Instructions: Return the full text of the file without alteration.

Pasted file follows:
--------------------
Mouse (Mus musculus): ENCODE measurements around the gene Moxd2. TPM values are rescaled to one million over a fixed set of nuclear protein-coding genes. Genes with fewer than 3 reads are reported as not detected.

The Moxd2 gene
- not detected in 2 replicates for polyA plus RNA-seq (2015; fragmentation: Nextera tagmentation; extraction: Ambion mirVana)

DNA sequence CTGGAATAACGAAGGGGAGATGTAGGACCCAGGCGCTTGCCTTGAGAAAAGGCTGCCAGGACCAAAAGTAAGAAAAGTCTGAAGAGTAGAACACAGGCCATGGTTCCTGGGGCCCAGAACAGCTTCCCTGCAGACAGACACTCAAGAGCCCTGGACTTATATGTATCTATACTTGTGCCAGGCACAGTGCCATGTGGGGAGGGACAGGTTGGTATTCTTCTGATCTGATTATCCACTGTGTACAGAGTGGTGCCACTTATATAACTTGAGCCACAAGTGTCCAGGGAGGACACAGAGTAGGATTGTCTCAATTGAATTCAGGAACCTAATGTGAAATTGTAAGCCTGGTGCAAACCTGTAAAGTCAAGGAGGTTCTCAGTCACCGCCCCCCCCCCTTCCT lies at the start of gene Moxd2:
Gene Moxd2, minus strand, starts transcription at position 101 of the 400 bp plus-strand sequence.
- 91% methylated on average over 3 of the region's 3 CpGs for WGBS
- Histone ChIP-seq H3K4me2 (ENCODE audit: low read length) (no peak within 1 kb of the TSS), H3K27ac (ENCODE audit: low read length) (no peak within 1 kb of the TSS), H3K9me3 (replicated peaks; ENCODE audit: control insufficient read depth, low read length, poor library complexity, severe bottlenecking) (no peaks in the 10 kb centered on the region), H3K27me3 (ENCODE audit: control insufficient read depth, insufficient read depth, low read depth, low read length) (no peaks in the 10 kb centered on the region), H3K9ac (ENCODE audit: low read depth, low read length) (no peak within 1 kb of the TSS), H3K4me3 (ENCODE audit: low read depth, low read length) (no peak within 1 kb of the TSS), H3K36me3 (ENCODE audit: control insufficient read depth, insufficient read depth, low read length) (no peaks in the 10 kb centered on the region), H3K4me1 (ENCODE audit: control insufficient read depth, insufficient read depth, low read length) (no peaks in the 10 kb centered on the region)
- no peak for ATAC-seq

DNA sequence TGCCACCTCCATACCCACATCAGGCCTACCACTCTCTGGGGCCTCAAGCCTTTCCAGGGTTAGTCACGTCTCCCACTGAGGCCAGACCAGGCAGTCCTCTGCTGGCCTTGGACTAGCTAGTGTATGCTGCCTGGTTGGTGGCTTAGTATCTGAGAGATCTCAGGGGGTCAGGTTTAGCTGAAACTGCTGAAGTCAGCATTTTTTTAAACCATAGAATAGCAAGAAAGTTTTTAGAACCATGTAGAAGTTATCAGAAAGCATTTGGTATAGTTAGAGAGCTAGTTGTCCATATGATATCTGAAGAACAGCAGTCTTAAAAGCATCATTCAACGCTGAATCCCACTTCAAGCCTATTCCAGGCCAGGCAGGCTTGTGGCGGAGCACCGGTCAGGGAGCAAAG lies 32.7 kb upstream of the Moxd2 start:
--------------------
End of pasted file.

Mouse (Mus musculus): ENCODE measurements around the gene Moxd2. TPM values are rescaled to one million over a fixed set of nuclear protein-coding genes. Genes with fewer than 3 reads are reported as not detected.

The Moxd2 gene
- not detected in 2 replicates for polyA plus RNA-seq (2015; fragmentation: Nextera tagmentation; extraction: Ambion mirVana)

DNA sequence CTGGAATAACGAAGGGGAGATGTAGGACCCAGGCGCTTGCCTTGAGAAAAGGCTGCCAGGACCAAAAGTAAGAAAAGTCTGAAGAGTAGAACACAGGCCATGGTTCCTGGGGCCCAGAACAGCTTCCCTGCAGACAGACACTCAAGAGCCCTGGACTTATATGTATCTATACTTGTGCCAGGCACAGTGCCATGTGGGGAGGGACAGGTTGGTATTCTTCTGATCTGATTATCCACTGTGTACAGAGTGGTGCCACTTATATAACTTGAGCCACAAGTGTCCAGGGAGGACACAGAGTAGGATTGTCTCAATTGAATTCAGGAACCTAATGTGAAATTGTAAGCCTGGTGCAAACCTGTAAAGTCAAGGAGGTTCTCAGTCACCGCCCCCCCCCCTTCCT lies at the start of gene Moxd2:
Gene Moxd2, minus strand, starts transcription at position 101 of the 400 bp plus-strand sequence.
- 91% methylated on average over 3 of the region's 3 CpGs for WGBS
- Histone ChIP-seq H3K4me2 (ENCODE audit: low read length) (no peak within 1 kb of the TSS), H3K27ac (ENCODE audit: low read length) (no peak within 1 kb of the TSS), H3K9me3 (replicated peaks; ENCODE audit: control insufficient read depth, low read length, poor library complexity, severe bottlenecking) (no peaks in the 10 kb centered on the region), H3K27me3 (ENCODE audit: control insufficient read depth, insufficient read depth, low read depth, low read length) (no peaks in the 10 kb centered on the region), H3K9ac (ENCODE audit: low read depth, low read length) (no peak within 1 kb of the TSS), H3K4me3 (ENCODE audit: low read depth, low read length) (no peak within 1 kb of the TSS), H3K36me3 (ENCODE audit: control insufficient read depth, insufficient read depth, low read length) (no peaks in the 10 kb centered on the region), H3K4me1 (ENCODE audit: control insufficient read depth, insufficient read depth, low read length) (no peaks in the 10 kb centered on the region)
- no peak for ATAC-seq

DNA sequence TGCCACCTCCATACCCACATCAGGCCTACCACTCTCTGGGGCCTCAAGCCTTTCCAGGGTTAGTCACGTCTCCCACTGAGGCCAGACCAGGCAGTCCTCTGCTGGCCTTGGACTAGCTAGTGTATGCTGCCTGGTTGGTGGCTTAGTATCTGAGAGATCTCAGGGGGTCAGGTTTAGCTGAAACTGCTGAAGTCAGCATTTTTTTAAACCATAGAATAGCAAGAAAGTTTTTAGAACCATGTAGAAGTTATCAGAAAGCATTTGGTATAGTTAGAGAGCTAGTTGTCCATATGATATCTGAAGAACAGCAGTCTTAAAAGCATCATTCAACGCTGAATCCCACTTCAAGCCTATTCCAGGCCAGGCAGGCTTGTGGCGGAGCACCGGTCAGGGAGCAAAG lies 32.7 kb upstream of the Moxd2 start: